Interesting: As codes go, Potter's wasn't inordinately complicated. As Wiltshire explains, it was a "mono-alphabetic substitution cipher code," in which each letter of the alphabet was replaced by a symbol­ -- the kind of thing they teach you in Cub Scouts. The real trouble was Potter's own fluency with it. She quickly learned to write the code so fast that...
06/23/2017 07:26 AM
Amazon Patents Measures to Prevent In-Store Comparison Shopping
Amazon has been issued a patent on security measures that prevents people from comparison shopping while in the store. It's not a particularly sophisticated patent -- it basically detects when you're using the in-store Wi-Fi to visit a competitor's site and then blocks access -- but it is an indication of how retail has changed in recent years. What's interesting...
06/22/2017 06:52 AM
NSA Insider Security Post-Snowden
According to a recently declassified report obtained under FOIA, the NSA's attempts to protect itself against insider attacks aren't going very well: The N.S.A. failed to consistently lock racks of servers storing highly classified data and to secure data center machine rooms, according to the report, an investigation by the Defense Department's inspector general completed in 2016. [...] The agency...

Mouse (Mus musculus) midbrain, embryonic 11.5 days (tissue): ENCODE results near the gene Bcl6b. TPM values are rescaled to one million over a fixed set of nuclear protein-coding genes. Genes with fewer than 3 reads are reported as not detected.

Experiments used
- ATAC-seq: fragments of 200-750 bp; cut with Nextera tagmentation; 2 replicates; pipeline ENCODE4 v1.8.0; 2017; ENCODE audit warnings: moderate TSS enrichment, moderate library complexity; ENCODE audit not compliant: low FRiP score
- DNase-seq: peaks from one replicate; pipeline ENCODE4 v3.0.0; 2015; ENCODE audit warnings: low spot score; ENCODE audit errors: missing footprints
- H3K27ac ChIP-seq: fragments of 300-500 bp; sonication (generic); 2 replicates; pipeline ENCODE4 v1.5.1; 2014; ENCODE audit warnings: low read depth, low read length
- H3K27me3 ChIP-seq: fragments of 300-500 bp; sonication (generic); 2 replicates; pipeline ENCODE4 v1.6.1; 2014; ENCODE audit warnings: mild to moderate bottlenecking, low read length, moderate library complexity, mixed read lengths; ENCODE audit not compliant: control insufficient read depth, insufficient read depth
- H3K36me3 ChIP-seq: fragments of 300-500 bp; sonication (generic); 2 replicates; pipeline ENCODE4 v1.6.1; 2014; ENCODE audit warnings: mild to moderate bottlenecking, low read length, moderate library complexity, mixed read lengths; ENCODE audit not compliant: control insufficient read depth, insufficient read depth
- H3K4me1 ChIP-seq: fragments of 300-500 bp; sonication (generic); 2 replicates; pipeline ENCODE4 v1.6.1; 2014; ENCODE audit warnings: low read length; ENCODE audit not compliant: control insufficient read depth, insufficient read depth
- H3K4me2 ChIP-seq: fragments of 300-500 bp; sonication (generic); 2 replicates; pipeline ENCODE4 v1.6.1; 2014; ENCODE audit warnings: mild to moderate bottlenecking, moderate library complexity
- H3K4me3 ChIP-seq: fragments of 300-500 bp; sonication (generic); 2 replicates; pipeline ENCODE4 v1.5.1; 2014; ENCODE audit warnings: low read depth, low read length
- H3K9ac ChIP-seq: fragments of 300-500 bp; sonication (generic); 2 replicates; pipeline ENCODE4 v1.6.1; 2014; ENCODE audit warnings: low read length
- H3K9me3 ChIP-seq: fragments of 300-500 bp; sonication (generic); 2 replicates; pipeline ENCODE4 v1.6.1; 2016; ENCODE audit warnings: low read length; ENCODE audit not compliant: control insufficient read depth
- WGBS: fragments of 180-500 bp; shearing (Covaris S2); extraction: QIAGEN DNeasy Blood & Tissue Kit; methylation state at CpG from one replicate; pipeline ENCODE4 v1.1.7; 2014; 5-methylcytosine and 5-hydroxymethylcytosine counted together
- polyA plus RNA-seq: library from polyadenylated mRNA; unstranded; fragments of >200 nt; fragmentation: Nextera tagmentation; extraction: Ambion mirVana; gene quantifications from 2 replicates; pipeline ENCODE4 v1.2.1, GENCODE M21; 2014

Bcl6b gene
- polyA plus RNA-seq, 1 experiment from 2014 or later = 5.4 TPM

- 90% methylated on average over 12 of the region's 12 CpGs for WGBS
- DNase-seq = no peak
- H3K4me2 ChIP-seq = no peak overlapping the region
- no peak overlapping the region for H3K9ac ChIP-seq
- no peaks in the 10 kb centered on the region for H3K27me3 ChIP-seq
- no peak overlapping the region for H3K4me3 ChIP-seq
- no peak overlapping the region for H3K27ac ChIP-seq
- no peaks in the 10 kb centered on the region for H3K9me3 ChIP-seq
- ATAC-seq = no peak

06/21/2017 02:58 PM
Is Continuing to Patch Windows XP a Mistake?
Last week, Microsoft issued a security patch for Windows XP, a 16-year-old operating system that Microsoft officially no longer supports. Last month, Microsoft issued a Windows XP patch for the vulnerability used in WannaCry. Is this a good idea? This 2014 essay argues that it's not: The zero-day flaw and its exploitation is unfortunate, and Microsoft is likely smarting from...
06/21/2017 07:12 AM
The Dangers of Secret Law
Last week, the Department of Justice released 18 new FISC opinions related to Section 702 as part of an EFF FOIA lawsuit. (Of course, they don't mention EFF or the lawsuit. They make it sound as if it was their idea.) There's probably a lot in these opinions. In one Kafkaesque ruling, a defendant was denied access to the previous...
06/20/2017 07:21 AM
Ceramic Knife Used in Israel Stabbing
I have no comment on the politics of this stabbing attack, and only note that the attacker used a ceramic knife -- that will go through metal detectors. I have used a ceramic knife in the kitchen. It's sharp. EDITED TO ADD (6/22): It looks like the knife had nothing to do with the attack discussed in the article....
06/19/2017 07:44 AM
New Technique to Hijack Social Media Accounts